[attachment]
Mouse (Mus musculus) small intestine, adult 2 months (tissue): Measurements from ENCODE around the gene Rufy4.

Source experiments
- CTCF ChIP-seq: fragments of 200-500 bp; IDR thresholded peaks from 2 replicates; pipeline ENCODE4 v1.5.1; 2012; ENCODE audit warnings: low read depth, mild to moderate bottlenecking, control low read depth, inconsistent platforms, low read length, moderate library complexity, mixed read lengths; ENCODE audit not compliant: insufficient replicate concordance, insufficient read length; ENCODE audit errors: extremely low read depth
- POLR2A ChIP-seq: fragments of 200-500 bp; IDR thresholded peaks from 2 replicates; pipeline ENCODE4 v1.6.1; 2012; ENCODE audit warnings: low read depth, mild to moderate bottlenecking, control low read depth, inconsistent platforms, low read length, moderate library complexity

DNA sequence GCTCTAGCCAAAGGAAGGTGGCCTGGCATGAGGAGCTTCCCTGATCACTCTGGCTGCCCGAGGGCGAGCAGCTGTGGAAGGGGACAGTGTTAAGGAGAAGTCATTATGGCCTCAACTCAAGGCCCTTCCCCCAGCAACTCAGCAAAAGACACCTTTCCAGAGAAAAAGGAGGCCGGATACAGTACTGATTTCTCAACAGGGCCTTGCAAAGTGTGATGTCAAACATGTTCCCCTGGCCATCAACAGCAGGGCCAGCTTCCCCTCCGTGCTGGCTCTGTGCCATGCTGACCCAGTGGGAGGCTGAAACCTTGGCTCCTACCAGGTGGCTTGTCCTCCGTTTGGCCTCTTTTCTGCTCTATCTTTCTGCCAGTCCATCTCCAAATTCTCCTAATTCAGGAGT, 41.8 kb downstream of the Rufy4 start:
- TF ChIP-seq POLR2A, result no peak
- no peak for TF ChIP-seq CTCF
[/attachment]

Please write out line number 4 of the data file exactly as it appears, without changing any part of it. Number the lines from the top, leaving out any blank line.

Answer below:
- POLR2A ChIP-seq: fragments of 200-500 bp; IDR thresholded peaks from 2 replicates; pipeline ENCODE4 v1.6.1; 2012; ENCODE audit warnings: low read depth, mild to moderate bottlenecking, control low read depth, inconsistent platforms, low read length, moderate library complexity